Firstly, a practical advantage was that stereotypes provide a framework for the assessment interview, which means that the physician can prepare more thoroughly and has less reason to feel insecure: "I want to prepare well, I want to be able to assess to some degree what I might run into. And that people know that I have prepared". The physician can anticipate the effort that must be made to gather information, the eagerness of the claimant to oppose or to irritate the physician (including possible hidden agendas), and the likelihood that the claimant will file a complaint. Moreover, stereotypes provide the physician with a theory to test the claimant and the claimant's disabilities, and the physician can use the stereotype for diagnostic purposes.
Secondly, stereotyping has the practical advantage that it can help to save time. All the physicians thought that this was important:
"Saving time is important given our circumstances ... We need a lot of information in a short time. We run into time limitations." (female, 41 years old, social insurance physician for 14 years)
Stereotyping claimants can shorten the interview, because the focus of the interview can be determined beforehand, and more effective preparation saves time. For example, collecting information about the disability of the claimant can accelerate the interview and prevent unnecessary sidetracking, and inferences concerning the cultural background of claimants may increase understanding of their disabilities: "The ultimate goal is gathering information within an hour. And than, you have to - with the help of the techniques you know - get that information clear. And depending on the different groups you will have to adjust". However, when physicians classify the claimant wrongly, the interview will probably take more time, instead of less.
Thirdly, some physicians argued that it is rewarding to find out whether their stereotypes are correct. They form an opinion of the claimant, and test this hypothesis for its accuracy: "A little 'professional curiosity' ... I can amuse myself with that". Usually, the stereotype is confirmed or rejected. Especially when the reality is exactly the opposite of the expectations, this can motivate the physician to be more cautious and accurate next time, and keeps it interesting. One of the physicians explained this as follows: "Beforehand you create an image, and sometimes also real prejudices ... Then I enjoy being confronted with these, and I think: it's going to be a difficult interview ... Then afterwards I could have kicked myself and my prejudices, nothing about a human being is foreign to me. Yeah, that's fun".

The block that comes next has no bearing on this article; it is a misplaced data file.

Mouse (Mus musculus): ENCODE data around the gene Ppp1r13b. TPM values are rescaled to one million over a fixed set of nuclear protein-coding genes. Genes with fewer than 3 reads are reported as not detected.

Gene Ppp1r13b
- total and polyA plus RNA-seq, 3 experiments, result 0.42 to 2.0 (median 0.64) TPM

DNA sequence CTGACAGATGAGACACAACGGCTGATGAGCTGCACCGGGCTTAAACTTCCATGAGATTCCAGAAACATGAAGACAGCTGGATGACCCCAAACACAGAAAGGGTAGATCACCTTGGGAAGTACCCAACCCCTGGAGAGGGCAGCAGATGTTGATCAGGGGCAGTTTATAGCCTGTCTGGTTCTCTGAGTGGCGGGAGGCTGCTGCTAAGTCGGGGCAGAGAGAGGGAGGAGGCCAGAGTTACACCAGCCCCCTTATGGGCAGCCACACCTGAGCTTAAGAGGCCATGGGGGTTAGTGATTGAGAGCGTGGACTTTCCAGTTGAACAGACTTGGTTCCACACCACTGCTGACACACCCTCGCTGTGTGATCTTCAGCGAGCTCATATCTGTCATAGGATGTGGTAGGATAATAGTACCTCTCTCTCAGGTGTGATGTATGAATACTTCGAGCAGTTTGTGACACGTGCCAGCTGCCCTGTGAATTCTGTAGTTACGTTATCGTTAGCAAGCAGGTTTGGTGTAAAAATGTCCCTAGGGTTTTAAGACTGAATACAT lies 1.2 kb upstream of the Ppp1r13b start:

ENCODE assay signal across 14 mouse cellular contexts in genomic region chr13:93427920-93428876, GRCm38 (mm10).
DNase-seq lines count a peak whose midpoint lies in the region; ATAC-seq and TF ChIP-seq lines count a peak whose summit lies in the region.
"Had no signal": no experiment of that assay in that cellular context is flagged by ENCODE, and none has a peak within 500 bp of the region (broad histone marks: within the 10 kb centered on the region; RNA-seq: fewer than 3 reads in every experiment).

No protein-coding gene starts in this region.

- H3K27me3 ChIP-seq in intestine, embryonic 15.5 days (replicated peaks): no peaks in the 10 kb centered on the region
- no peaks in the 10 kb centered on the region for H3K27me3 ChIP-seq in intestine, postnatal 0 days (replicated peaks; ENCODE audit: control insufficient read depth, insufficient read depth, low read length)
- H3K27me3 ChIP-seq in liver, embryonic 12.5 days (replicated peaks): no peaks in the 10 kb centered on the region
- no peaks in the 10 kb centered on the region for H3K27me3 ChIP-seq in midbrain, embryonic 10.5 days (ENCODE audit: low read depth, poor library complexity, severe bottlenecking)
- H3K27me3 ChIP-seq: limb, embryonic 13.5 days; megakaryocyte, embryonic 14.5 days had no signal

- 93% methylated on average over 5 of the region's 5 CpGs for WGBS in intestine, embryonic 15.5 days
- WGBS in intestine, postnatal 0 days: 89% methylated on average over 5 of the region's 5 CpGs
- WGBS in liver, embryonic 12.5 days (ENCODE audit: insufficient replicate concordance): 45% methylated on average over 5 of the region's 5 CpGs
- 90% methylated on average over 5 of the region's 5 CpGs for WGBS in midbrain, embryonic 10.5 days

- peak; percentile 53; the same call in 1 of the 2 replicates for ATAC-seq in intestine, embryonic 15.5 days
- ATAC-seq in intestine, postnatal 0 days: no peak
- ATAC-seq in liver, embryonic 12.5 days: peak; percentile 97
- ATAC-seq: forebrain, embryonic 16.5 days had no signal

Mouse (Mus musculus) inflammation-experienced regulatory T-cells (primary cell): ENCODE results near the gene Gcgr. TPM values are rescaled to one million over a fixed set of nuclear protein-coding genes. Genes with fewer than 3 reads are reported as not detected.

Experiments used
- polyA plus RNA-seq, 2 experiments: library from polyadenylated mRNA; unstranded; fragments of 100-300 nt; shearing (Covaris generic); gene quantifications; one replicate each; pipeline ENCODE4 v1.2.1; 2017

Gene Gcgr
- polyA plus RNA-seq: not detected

As stated before, stereotypes often prove to be incorrect, and expectations often remain unmet. This is one of the disadvantages of stereotyping that was mentioned by the physicians. The two other disadvantages they mentioned, are: a stereotype does not give the complete picture, and because people are dynamic constant adjustment is needed anyway.
Firstly, the fact that stereotypes often prove to be incorrect and expectations often remain unmet is illustrated by these citations: "At the same time, that's the weakness, because you never know" and "You think: oh, it will be one of those people. At that moment ... it's quite different from what you had expected". The physicians emphasised that it is important to stay as free from value judgements as possible. This is also to prevent unnecessary worrying beforehand, and to prevent an unpleasant atmosphere during the interview. Moreover, stereotyping might cause the physician to miss certain information.
Secondly, the physicians argued that a stereotype does not give them the complete picture; there is much more that should be taken into account, and "classifying in types is one aspect, but you can't base an entire interview on that". The situation (e.g. why a claimant is on sick leave), environment, social network, and intelligence of the claimant are also important, just like the physician's characteristics and the dynamics of the physician-claimant contact. Moreover, the moment at which the interview takes place is also important: "And that defines standards and values. Then you can have a person with many substantial symptoms of rheumatism and several adaptations, and he's willing to work, and another person who barely has any disability and ... then you think 'what a whiner' - but you don't say it - compared to the other person [with many substantial disabilities]. Things like that do interfere with medical decision-making." Furthermore, not every claimant will fit into a classification, or match a stereotype, and many complex claimants are "nondescript figures" (i.e. average, unnoticed people with very few pronounced stereotypes).
Thirdly, an important disadvantage of stereotyping is that claimants are dynamic, and therefore physicians have to constantly make adjustments during the interview. Classification in stereotypes is stable, whereas the reality of an interview is an ever-changing dynamic process, and thus, as this physician concisely formulated: